Sukiyaki is, as esteemed noder Hectibus describes in mouthwatering detail above, a delicious beef dish that is both sweet and savoury in all the right ways. By Japanese standards, Sukiyaki is a fairly modern traditional dish, having come into being over the last several hundred years. Although sukiyaki is considered to be "nabe-ryouri", that is, a Japanese hot-pot dish, it was originally cooked in a completely different fashion -- outside, on the back of a plow or spade.

Etymology of sukiyaki (Contains Unicode.)

The word sukiyaki is often written in hiragana as すき焼き or すきやき, but the correct kanji usage is 鋤焼き.

鋤 - plow or spade
焼き - cook, fry, grill, roast

Before the Meiji Restoration, common buddhist principles led to a general shunning of the cooking and eating of meat. Cooking meat inside the house was unthinkable, as the smoke and smell would desecrate the butsudan, a small buddhist altar which worships family ancestors. (Etchu, 2002)

Some people think that the term sukiyaki, to cook over a spade, already existed as a method of frying fish, which being rather smelly and smoky, is best cooked outside. It follows that when eating of beef was first introduced by Europeans in the late 1500s, the meaning gradually changed to refer to the eating of beef. Others believe that the term was first invented after eating beef became somewhat common, and has always referred to beef.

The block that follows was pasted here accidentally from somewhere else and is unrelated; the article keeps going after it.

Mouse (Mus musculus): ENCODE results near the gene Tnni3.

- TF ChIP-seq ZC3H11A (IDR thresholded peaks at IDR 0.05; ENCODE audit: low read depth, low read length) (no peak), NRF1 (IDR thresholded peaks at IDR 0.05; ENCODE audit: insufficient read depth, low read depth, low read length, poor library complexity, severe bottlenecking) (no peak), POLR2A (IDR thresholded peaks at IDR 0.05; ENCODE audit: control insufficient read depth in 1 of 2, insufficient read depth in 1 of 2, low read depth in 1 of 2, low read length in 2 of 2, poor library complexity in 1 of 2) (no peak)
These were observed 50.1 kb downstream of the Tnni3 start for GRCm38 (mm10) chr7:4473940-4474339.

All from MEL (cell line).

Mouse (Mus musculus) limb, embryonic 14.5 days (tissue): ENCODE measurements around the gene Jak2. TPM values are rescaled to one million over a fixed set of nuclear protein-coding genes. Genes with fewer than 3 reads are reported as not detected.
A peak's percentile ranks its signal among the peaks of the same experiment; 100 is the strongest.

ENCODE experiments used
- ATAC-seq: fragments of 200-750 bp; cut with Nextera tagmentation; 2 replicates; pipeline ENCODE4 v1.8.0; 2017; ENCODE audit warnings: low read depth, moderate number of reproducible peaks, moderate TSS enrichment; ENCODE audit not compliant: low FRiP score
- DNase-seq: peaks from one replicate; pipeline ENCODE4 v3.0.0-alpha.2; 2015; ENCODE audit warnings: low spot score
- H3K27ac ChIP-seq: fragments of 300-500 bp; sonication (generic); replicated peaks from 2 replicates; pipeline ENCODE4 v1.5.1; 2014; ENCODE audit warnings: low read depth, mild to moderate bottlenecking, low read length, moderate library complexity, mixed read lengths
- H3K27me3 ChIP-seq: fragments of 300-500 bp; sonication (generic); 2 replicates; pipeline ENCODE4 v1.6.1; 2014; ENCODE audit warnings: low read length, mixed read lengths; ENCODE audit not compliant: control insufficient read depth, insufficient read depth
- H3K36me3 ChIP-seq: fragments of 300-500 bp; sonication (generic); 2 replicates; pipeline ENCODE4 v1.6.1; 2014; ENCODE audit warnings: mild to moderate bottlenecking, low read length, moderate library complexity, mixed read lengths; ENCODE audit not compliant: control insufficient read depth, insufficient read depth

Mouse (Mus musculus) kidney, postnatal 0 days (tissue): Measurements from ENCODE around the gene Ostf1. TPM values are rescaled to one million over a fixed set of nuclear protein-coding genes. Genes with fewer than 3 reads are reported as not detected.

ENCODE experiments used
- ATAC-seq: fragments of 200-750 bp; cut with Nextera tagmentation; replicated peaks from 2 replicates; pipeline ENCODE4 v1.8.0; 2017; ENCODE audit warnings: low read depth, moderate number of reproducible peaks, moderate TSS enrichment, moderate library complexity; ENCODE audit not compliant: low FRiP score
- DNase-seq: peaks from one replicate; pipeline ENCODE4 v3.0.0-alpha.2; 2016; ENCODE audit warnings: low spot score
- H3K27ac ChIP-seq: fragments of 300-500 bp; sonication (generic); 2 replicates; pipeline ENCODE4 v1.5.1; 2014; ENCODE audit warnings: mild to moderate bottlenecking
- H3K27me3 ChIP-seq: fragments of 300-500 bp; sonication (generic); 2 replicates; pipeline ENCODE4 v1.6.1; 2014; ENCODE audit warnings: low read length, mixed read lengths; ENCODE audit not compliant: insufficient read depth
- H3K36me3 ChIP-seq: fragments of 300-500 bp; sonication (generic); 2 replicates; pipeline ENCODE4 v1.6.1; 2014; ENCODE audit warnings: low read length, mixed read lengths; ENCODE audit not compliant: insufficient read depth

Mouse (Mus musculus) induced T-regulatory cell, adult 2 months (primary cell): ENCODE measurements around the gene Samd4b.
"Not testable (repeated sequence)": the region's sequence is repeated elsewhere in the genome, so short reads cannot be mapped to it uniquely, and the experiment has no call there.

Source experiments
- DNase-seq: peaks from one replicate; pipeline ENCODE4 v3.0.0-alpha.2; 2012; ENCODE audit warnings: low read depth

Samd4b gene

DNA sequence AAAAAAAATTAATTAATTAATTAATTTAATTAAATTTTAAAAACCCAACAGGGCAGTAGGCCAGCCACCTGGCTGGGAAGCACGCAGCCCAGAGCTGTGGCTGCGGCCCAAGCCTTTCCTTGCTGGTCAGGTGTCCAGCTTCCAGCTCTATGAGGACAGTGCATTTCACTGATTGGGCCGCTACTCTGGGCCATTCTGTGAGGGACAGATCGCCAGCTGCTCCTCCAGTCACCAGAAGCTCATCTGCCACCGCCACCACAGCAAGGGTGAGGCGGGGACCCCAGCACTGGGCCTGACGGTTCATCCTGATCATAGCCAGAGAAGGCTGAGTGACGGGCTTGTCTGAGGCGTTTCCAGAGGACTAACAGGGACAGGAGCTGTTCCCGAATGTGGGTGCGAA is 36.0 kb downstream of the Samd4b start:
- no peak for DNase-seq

Another theory is that the dish may have originally got its name due to the thin slices of meat (suki-mi 剥身) involved. (Webster) Due to the prevalent cooking method, the character usage was corrupted to the above. (Koujien)

The etymology suggests the change in style of this dish. As the verb "yaki" implies, sukiyaki was originally fried on a metal surface, thus considered a teppan-yaki dish. As beef, along with other western conventions, gradually became acceptable in Japan, sukiyaki moved from the fields back into people's homes. This led to the nabe dish which is modern sukiyaki.

Differences between American and Japanese sukiyaki

  • American sukiyaki tends to use leaner steak cuts, whereas Japanese sukiyaki often uses fattier, marbled wagyu.
  • The traditional dipping sauce in Japan is a lightly beaten raw egg, which is not so popular in America. Some American restaurants use a peanut sauce, which is actually quite similar in proteiny creaminess.
  • In Japan, the "firm" tofu is actually momendoufu ("cotton tofu"). It is much softer than "firm" tofu found in American supermarkets. Yakidoufu (broiled tofu) is also commonly used in sukiyaki.

Sukiyaki is also great served on top of a bowl of rice as a donburi dish. The distinction between sukiyaki-don and gyuu-don (beef bowl) is a bit blurry.


  • Kojien 5th Ed. Electronic version.
  • Free Light Software. Japanese Dictionary of History and Traditions. Available online at
  • Merriam-Webster Dictionary. Online edition. Available at
  • ETCHU Tetsuya. 2002. European Influence on the "Culture of Food" in Nagasaki. Available online at